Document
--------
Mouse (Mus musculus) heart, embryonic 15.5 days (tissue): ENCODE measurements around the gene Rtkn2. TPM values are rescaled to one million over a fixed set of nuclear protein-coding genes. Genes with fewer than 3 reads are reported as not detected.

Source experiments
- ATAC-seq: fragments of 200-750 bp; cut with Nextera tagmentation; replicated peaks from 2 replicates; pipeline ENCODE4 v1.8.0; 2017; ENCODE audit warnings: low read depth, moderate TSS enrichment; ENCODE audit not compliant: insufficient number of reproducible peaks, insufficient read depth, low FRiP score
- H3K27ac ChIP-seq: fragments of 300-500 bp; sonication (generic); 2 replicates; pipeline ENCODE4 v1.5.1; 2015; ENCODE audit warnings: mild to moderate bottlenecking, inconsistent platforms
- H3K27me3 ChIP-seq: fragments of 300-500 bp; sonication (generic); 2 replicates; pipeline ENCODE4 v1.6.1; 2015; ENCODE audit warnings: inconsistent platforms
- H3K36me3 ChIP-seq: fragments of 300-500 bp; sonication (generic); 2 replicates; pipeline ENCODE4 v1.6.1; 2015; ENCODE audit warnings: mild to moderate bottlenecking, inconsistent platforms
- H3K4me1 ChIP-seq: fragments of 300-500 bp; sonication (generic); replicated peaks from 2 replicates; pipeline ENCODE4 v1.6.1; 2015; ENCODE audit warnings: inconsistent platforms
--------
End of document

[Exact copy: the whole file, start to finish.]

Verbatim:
Mouse (Mus musculus) heart, embryonic 15.5 days (tissue): ENCODE measurements around the gene Rtkn2. TPM values are rescaled to one million over a fixed set of nuclear protein-coding genes. Genes with fewer than 3 reads are reported as not detected.

Source experiments
- ATAC-seq: fragments of 200-750 bp; cut with Nextera tagmentation; replicated peaks from 2 replicates; pipeline ENCODE4 v1.8.0; 2017; ENCODE audit warnings: low read depth, moderate TSS enrichment; ENCODE audit not compliant: insufficient number of reproducible peaks, insufficient read depth, low FRiP score
- H3K27ac ChIP-seq: fragments of 300-500 bp; sonication (generic); 2 replicates; pipeline ENCODE4 v1.5.1; 2015; ENCODE audit warnings: mild to moderate bottlenecking, inconsistent platforms
- H3K27me3 ChIP-seq: fragments of 300-500 bp; sonication (generic); 2 replicates; pipeline ENCODE4 v1.6.1; 2015; ENCODE audit warnings: inconsistent platforms
- H3K36me3 ChIP-seq: fragments of 300-500 bp; sonication (generic); 2 replicates; pipeline ENCODE4 v1.6.1; 2015; ENCODE audit warnings: mild to moderate bottlenecking, inconsistent platforms
- H3K4me1 ChIP-seq: fragments of 300-500 bp; sonication (generic); replicated peaks from 2 replicates; pipeline ENCODE4 v1.6.1; 2015; ENCODE audit warnings: inconsistent platforms